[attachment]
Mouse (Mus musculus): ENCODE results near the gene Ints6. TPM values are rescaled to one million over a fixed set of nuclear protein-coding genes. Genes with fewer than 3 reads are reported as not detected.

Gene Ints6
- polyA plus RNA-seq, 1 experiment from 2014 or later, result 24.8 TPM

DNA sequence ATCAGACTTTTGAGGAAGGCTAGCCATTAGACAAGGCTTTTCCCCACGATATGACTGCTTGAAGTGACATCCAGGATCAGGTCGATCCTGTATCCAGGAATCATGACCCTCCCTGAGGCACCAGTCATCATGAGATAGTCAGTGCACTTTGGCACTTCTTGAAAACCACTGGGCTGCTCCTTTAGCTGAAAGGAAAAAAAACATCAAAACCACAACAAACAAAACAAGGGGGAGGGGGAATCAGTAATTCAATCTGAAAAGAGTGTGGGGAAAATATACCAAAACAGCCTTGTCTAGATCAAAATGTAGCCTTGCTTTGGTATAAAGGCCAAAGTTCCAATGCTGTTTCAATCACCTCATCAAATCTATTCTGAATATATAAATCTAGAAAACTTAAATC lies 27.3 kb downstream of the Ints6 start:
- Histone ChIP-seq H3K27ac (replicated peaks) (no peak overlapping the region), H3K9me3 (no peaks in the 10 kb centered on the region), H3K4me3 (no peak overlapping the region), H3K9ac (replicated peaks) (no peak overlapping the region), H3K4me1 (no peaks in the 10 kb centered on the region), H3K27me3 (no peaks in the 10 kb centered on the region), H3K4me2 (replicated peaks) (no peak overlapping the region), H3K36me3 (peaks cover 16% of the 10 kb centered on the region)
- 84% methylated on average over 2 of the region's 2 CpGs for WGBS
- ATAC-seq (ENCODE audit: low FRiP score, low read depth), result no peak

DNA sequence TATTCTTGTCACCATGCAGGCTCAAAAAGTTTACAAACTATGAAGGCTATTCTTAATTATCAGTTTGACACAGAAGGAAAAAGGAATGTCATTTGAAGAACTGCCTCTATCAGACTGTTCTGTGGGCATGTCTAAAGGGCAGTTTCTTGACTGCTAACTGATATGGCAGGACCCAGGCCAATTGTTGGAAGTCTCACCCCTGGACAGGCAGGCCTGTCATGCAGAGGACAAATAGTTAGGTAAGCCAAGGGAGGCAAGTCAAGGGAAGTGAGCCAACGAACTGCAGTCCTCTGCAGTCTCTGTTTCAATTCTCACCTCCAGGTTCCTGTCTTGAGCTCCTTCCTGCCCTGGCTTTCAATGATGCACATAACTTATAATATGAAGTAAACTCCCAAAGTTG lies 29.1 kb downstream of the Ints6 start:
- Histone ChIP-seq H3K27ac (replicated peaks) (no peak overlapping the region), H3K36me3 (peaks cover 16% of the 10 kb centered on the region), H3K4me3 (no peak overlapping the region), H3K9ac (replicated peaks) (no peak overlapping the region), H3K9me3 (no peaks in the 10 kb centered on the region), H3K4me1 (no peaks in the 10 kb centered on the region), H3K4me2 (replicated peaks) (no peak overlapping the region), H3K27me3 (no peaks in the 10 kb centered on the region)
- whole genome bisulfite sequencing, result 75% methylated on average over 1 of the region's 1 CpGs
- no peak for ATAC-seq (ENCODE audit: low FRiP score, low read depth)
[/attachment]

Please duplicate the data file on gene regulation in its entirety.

Mouse (Mus musculus): ENCODE results near the gene Ints6. TPM values are rescaled to one million over a fixed set of nuclear protein-coding genes. Genes with fewer than 3 reads are reported as not detected.

Gene Ints6
- polyA plus RNA-seq, 1 experiment from 2014 or later, result 24.8 TPM

DNA sequence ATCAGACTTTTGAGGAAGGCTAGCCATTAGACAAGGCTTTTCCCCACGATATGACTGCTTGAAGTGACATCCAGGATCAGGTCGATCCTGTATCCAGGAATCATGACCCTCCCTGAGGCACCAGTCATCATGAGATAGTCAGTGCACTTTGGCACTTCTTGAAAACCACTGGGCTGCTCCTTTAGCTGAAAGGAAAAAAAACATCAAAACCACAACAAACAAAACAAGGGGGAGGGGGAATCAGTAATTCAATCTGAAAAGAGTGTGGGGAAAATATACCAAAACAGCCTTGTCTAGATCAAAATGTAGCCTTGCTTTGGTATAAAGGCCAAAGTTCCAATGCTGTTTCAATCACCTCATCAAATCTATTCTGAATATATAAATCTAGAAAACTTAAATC lies 27.3 kb downstream of the Ints6 start:
- Histone ChIP-seq H3K27ac (replicated peaks) (no peak overlapping the region), H3K9me3 (no peaks in the 10 kb centered on the region), H3K4me3 (no peak overlapping the region), H3K9ac (replicated peaks) (no peak overlapping the region), H3K4me1 (no peaks in the 10 kb centered on the region), H3K27me3 (no peaks in the 10 kb centered on the region), H3K4me2 (replicated peaks) (no peak overlapping the region), H3K36me3 (peaks cover 16% of the 10 kb centered on the region)
- 84% methylated on average over 2 of the region's 2 CpGs for WGBS
- ATAC-seq (ENCODE audit: low FRiP score, low read depth), result no peak

DNA sequence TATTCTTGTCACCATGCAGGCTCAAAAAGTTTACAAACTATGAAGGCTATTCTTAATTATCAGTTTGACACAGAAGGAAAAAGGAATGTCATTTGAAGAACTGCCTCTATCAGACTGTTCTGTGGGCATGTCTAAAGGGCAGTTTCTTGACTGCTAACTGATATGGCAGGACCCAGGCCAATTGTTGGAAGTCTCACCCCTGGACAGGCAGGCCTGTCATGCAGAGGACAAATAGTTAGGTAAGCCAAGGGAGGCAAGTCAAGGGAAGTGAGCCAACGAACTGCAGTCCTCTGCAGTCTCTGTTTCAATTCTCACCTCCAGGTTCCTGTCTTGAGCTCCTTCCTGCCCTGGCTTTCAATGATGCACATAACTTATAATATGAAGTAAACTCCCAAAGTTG lies 29.1 kb downstream of the Ints6 start:
- Histone ChIP-seq H3K27ac (replicated peaks) (no peak overlapping the region), H3K36me3 (peaks cover 16% of the 10 kb centered on the region), H3K4me3 (no peak overlapping the region), H3K9ac (replicated peaks) (no peak overlapping the region), H3K9me3 (no peaks in the 10 kb centered on the region), H3K4me1 (no peaks in the 10 kb centered on the region), H3K4me2 (replicated peaks) (no peak overlapping the region), H3K27me3 (no peaks in the 10 kb centered on the region)
- whole genome bisulfite sequencing, result 75% methylated on average over 1 of the region's 1 CpGs
- no peak for ATAC-seq (ENCODE audit: low FRiP score, low read depth)